Despite last year’s hurricane damage, insurance companies sticking with Florida clients

About a decade ago, Hurricanes Charley, Frances, Ivan and Jeanne caused an estimated $45 billion in property damage in Florida and enough uneasiness in the insurance industry that some of the nation’s biggest companies pulled out of the market entirely.


Following Hurricane Matthew’s punishing trip up the Florida coast last fall, the reaction from insurance companies is much different in 2017.

Despite estimated property damage of $1.182 billion, according to the Florida Office of Insurance Regulation, getting insurance for most customers in the state is not that difficult, industry leaders say.

According to Lynne McChristian of the Insurance Information Institute, Matthew’s impact was not significant enough to rattle most companies.

“Hurricane Matthew was not a major disruption to the insurance market,” McChristian said in an email to The Record. “Florida insurers were in a solid financial position to handle the losses from that storm.

“Due to the lucky break of zero major hurricanes for more than a decade, insurers had the claims-paying resources needed to handle Matthew.”

Doug Wiles, president of Herbie Wiles Insurance in St. Augustine, said there’s one major difference between the market today compared to 10 or so years ago. He said most homeowners policies are sold by Florida-based insurance companies.

Those companies were established to serve the state and aren’t going to pull out because this is their market. Wiles said even with the damage caused by Matthew and Hermine last year, there is no panic or instability in the insurance market.

“The issues that affected us after 2004, ‘05, ‘06 hurricanes are different from what we face today,” Wiles said. “Hurricane Matthew was a non-event from an insurance company perspective.

“We’re not seeing some dramatic things like we saw in 2005, ‘06, ‘07, and that’s good news for the consumer.”

That doesn’t mean there aren’t difficulties here. Florida residents still face the highest homeowners insurance rates in the country. According to the website ValuePenguin, the average policy in Florida is $1,471. The national average is $964.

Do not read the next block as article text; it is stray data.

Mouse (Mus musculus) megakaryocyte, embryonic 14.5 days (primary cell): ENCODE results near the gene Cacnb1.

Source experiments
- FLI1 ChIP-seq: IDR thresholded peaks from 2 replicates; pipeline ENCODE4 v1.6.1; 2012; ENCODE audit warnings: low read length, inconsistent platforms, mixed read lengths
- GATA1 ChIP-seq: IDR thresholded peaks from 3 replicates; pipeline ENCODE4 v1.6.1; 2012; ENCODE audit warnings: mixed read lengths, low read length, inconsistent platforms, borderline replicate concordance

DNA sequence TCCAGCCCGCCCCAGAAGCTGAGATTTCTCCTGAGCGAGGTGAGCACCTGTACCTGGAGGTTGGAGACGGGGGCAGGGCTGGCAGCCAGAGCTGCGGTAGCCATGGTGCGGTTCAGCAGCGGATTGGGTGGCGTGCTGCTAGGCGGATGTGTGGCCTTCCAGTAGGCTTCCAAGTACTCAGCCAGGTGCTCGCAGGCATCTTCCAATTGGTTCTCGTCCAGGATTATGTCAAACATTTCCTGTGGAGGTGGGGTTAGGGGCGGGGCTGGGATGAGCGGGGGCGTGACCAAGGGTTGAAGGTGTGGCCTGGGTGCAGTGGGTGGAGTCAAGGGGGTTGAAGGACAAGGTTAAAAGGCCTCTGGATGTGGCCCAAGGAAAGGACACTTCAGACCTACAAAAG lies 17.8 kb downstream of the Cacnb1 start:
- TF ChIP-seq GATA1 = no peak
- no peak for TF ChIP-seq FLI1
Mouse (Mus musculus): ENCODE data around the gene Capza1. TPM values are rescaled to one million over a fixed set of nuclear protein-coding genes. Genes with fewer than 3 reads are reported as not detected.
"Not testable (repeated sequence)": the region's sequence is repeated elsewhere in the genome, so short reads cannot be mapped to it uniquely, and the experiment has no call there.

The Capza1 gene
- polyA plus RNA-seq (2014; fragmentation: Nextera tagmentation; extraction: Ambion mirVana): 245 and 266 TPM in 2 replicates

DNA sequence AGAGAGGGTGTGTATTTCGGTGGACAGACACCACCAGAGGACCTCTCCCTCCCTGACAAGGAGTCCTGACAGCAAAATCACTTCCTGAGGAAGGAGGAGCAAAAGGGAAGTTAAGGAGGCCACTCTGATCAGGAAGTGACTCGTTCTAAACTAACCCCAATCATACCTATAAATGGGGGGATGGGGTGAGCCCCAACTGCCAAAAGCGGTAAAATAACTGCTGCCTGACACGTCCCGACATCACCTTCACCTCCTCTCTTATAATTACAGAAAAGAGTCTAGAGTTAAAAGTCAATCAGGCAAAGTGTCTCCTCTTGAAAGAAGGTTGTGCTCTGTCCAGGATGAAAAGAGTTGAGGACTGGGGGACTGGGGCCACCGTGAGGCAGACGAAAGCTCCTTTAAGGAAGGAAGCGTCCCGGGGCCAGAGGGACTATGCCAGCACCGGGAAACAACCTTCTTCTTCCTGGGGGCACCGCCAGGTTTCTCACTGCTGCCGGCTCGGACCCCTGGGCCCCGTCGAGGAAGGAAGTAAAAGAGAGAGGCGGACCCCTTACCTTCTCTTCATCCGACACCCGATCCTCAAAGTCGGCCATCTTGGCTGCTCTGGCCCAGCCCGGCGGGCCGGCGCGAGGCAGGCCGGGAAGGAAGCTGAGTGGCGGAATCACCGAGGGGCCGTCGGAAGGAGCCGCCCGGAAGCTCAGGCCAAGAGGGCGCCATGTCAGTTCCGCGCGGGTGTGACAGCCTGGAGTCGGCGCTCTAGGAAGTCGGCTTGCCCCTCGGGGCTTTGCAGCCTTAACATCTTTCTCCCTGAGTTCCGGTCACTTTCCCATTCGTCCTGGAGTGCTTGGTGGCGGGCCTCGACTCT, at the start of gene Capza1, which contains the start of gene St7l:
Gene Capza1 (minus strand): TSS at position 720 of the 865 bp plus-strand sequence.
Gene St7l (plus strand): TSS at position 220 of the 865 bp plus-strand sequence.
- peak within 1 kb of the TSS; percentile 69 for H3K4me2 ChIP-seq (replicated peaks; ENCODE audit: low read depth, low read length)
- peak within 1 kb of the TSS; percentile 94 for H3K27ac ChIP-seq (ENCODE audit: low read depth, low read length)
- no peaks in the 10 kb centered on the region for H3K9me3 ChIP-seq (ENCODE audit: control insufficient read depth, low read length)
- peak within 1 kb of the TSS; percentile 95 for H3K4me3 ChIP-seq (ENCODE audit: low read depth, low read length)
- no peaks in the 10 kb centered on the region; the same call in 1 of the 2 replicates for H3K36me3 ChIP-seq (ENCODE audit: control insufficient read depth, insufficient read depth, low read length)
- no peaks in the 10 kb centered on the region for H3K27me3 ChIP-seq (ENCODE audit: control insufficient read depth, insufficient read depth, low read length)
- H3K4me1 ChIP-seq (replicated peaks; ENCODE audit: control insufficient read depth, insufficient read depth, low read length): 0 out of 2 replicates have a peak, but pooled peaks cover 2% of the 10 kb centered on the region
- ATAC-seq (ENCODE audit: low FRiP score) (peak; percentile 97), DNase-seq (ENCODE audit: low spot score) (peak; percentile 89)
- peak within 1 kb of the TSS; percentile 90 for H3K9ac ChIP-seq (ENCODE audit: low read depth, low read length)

Laura Adams, senior insurance analyst at, said that’s the result of several factors.

First, the state is obviously in the path of severe weather quite often. In addition to hurricanes, Florida’s frequent thunderstorms bring lightning strikes, flooding, wind damage and more.

“Wind and rain damage are some of the (top) claims in terms of frequency and in terms in value as well,” Adams said. “They’re very expensive claims. No matter where you live in the state, you’re susceptible to lots of claims.”

And although there are a lot of Florida-based insurance companies out there, the fact that some of the national players have pulled out hurts competition.

“When you have fewer and fewer companies doing business in the state, there’s not so much competition,” Adams said. “The fewer number of insurers, just the less competition, the higher rates they can get away with charging.

“It’s been really tough for Florida residents to get affordable coverage. The reality is the only thing consumers can do to protect themselves is shop. If you are not shopping, not looking at what’s happening with rates, you could easily be overpaying for your coverage.”

But at least insurance is available on the open market.

One positive sign insurance professionals have pointed to is the decline in the number of policies sold by Citizens Property Insurance, which is the state-backed agency often referred to as the insurer of last resort.

A 2014 USA Today article said the number of policies sold by Citizens dropped from 1.4 million in 2012 to 933,807 two years later. By the end of 2016, that number dropped to fewer than 500,000 policies. That means more customers are buying policies in the open market, hopefully spurring competition.

Higher numbers of Citizens policies would suggest that the private market is shrinking, offering fewer choices for buyers.

“I haven’t really seen that mass exodus from Florida like we did a decade ago,” Adams said. “I think it’s kind of the norm now. This is why the prices in Florida are so high. The companies that are doing business there are factoring in the potential for these storms in the future.”